The first African-American president has now become the only sitting president ever to support same-sex marriage. It is a bold, historic move by Barack Obama, and has yet-undetermined political implications.
"I think same-sex couples should be able to get married," the president said yesterday in an interview with ABC News anchor Robin Roberts. "I had hesitated on gay marriage, in part, because I thought that civil unions would be sufficient. I was sensitive to the fact that, for a lot of people, the word marriage invoked very powerful traditions and religious beliefs."
The president went further to explain how his Christian faith informed this decision. "The thing at root that we think about is, not only Christ sacrificing himself on our behalf, but it's also the golden rule: treat others the way you would want to be treated. And I think that's what we try to impart to our kids, and that's what motivates me as president."
The move is courageous for a president only months before facing a critical re-election battle, in a nation that, most polls reveal, remains evenly divided on this cultural issue. President Obama framed the debate as a generational one, acknowledging that parents of some of Sasha and Malia's friends were loving, gay couples.
"I respect the beliefs of others, and the right of religious institutions to act in accordance with their own doctrines," an Obama campaign statement read, following the historic announcement, "but I believe that in the eyes of the law, all Americans should be treated equally. And where states enact same-sex marriage, no federal act should invalidate them."
President Obama's announcement on such a controversial issue exhibits heft and leadership, especially considering that he runs the risks of alienating religious African-American voters, who remain among his most loyal constituency.
Obama has already delivered on many of his original campaign promises: from ending the discriminatory U.S. military policy 'Don't Ask, Don't Tell,' which excluded openly gay servicewomen and men, to offering partner benefits to federal workers and halting the defense of the Defense of Marriage Act (DOMA), a federal act which allows individual states to ignore same-sex marriages granted in other states.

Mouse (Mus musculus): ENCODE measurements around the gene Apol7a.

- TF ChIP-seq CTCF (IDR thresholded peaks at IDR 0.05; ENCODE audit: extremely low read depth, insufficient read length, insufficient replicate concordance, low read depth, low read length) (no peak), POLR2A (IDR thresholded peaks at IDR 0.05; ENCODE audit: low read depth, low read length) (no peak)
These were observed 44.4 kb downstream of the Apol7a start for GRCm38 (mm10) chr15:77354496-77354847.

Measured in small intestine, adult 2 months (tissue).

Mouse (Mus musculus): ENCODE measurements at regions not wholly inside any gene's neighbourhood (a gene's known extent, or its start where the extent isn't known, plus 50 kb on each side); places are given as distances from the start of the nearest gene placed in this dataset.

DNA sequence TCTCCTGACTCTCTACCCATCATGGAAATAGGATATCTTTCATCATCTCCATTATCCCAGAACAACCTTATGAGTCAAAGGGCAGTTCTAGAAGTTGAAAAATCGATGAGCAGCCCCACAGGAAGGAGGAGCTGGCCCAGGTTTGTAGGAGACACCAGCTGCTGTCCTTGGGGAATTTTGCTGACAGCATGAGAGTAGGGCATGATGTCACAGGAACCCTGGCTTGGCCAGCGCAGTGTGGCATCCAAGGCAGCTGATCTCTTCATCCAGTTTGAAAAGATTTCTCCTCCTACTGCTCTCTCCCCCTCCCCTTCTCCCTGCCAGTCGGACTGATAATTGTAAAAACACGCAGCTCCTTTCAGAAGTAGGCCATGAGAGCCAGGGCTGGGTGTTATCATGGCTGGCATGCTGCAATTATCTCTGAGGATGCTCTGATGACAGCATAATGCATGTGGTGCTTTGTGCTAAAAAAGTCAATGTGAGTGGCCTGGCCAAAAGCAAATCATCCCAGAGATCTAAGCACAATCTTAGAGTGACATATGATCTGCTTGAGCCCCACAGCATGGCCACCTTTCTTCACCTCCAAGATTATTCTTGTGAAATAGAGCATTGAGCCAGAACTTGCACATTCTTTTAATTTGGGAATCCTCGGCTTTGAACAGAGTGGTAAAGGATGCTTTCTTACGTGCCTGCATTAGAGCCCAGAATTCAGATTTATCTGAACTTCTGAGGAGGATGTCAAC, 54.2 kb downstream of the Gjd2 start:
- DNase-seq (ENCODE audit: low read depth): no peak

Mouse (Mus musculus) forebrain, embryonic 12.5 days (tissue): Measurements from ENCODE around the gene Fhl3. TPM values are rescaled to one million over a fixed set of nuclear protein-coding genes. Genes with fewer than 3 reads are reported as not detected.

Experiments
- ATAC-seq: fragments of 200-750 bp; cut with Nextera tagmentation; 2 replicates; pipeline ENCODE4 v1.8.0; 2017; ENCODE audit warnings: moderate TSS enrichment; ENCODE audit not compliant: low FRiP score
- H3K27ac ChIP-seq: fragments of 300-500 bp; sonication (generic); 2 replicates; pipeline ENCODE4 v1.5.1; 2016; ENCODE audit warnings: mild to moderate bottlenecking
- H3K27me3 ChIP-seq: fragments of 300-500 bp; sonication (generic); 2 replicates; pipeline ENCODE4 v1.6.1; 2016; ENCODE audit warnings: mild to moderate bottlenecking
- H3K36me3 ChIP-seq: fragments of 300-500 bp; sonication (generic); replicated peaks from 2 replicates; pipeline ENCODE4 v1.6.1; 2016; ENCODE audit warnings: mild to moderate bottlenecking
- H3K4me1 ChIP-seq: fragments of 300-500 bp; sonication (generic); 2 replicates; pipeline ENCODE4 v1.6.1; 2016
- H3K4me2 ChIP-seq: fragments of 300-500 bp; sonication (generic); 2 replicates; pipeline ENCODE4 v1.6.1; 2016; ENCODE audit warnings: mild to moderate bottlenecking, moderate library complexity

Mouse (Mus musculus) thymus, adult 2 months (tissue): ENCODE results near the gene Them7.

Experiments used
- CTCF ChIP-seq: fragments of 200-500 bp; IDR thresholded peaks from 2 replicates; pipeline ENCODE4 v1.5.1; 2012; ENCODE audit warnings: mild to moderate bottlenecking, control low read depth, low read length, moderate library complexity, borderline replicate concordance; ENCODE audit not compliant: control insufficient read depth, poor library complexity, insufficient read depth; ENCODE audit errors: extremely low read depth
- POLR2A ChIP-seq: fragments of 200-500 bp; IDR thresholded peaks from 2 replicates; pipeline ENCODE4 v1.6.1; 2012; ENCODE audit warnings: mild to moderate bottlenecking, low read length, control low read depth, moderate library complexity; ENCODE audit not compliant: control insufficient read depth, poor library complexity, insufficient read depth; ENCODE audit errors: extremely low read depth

Barack Obama's White House has proven to be more progressive, inclusive and proactive on gay rights than previous one. It was clear to many observers, from his legislative record, that Obama fully supported equal marriage rights, and pundits questioned whether he was sticking to the rhetoric of "one man and one woman" as a politically convenient way to avoid controversy.
Vice President Joe Biden, however, known for gaffes and speaking inconvenient truths, pushed the bar last Sunday on NBC's Meet the Press when he admitted his belief that gay couples deserve marriage rights. A similar admission followed from Secretary of Education Arne Duncan, which sparked a media firestorm about whether the president could long straddle the party line. But Barack Obama silenced the critics, risked political repercussions and created a stark contrast between himself, his candidacy and the presumed GOP rival and consummate flip-flopper, Mitt Romney.
Mitt Romney, during a 1994 Senate campaign against late Senator Ted Kennedy, promised "full equality for gay and lesbian citizens." But yesterday the former Massachusetts governor responded to President Obama's statements by saying "I do not favor marriage between people of the same gender, and I do not favor civil unions." In an interview with Denver's Fox affiliate KDVR-TV, Romney went further, "My view is that domestic partnership benefits, hospital visitation rights, and the like are appropriate, but the others are not."
Mitt's unveiled duplicity doesn't end there. One political commentator noted that Romney is actually to the right of former President Bush on this issue. Several Bush administration officials and leading Republicans, like Ken Mehlman, Dick Cheney, Ted Olsen and even John McCain's wife and daughter, Cindy and Meghan, are on the record in favor of gay unions.